AIR pollution has been named as the leading cause of lung cancer, the World Health Organisation’s cancer agency said.
The International Agency for Research for Cancer (IARC), a part of the World Health Organisation (WHO), announced that there is “sufficient evidence”
that exposure to
air pollution is a key cause of lung cancer.
Data revealed by the IARC showed that in 2010, 223,000 deaths worldwide from lung cancer were caused by air pollution.The IARC has now classified air pollution in the same category as tobacco smoke, UV radiation and plutonium in an attempt to send a message to governments to force
them to take action.
The news comes as people continue to live in a growing atmosphere of smog, with car emissions, residential heating and fumes from power stations just a few of the key
contributors to air pollution.
Dr Kurt Straif, of IARC said: “The air we breathe has become polluted with a mixture of cancer-causing substances.”
“We now know that outdoor air pollution is not only a major risk to health in general, but also a leading environmental cause of cancer deaths.”
Studies have shown that exposure levels have increased heavily in some parts of the world as part of rapid industrialistion in developing countries.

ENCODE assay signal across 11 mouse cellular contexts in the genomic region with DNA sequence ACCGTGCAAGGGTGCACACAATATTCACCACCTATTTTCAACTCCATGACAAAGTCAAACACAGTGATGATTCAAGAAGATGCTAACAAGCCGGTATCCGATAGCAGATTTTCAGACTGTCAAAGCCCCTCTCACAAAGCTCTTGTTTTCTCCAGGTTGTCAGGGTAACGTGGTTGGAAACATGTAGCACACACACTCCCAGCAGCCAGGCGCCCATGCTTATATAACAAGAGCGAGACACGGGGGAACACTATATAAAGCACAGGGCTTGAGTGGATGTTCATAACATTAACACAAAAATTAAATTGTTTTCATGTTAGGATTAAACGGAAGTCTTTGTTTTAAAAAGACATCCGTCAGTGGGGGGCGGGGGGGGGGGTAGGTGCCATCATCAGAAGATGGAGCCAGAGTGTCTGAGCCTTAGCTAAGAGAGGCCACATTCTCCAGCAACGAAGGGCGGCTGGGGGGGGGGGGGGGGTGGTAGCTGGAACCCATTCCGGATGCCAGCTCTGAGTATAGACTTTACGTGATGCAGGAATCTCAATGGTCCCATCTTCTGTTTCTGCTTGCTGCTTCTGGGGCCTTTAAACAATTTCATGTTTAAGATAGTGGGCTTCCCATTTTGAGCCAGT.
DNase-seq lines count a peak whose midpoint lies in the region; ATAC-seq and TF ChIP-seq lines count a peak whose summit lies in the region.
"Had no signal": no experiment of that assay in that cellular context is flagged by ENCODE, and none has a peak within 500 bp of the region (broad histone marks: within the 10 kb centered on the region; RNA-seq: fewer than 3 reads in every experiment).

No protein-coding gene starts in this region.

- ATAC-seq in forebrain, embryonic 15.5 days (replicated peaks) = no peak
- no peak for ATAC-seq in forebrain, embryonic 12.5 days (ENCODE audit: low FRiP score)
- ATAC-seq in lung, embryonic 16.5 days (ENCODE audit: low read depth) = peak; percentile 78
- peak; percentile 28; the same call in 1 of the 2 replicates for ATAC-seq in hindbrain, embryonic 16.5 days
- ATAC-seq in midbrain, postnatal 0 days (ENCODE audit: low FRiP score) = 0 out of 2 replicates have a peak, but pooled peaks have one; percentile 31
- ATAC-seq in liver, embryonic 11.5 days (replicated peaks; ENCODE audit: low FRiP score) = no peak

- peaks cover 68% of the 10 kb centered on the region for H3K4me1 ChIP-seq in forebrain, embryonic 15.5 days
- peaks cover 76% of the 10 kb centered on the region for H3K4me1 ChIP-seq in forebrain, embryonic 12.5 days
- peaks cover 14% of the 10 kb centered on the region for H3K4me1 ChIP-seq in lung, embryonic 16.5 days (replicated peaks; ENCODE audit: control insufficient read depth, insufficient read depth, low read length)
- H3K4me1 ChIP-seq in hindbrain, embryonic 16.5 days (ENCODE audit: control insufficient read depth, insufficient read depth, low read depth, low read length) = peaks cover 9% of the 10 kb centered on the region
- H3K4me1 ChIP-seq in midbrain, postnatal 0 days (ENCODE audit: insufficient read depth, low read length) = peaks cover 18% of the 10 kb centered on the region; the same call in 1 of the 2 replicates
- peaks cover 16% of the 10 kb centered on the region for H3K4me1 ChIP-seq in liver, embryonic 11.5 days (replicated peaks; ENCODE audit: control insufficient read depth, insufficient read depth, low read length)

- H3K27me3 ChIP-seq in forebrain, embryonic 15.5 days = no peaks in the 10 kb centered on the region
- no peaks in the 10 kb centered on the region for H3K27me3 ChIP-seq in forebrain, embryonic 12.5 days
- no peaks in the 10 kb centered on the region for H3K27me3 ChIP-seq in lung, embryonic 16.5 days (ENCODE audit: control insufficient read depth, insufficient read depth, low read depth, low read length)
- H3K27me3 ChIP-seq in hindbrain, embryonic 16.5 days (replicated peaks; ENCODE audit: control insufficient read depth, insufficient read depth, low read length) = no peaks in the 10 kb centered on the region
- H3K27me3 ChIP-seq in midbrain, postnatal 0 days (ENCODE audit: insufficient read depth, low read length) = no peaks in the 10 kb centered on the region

And the IARC confirmed that outside fumes have also been linked to bladder cancer.
IARC director Dr Christopher Wild said that it is “an important step” classifying outdoor air pollution as carcinogenic – related directly to causing cancer
He said: “There are effective ways to reduce air pollution and, given the scale of the exposure affecting people worldwide, this report should send a strong signal to
the international community to take action without further delay.”
The agency said its results were based on a worldwide study despite levels of air pollution varying across the globe.
Air pollution has been commonly linked with increasing risks of respiratory and heart diseases.
Dr Julie Sharp, head of health information at Cancer Research UK said: “Cancer Research UK wants the Government and relevant authorities to introduce measures that
reduce air pollution to levels within EU limits to protect people’s health. ”
Dr Sharp said it is important to keep the risk of air pollution “in perspective”.
She said: “Although air pollution increases the risk of developing lung cancer by a small amount, other things have a much bigger effect on our risk, particularly
-With express.co.uk input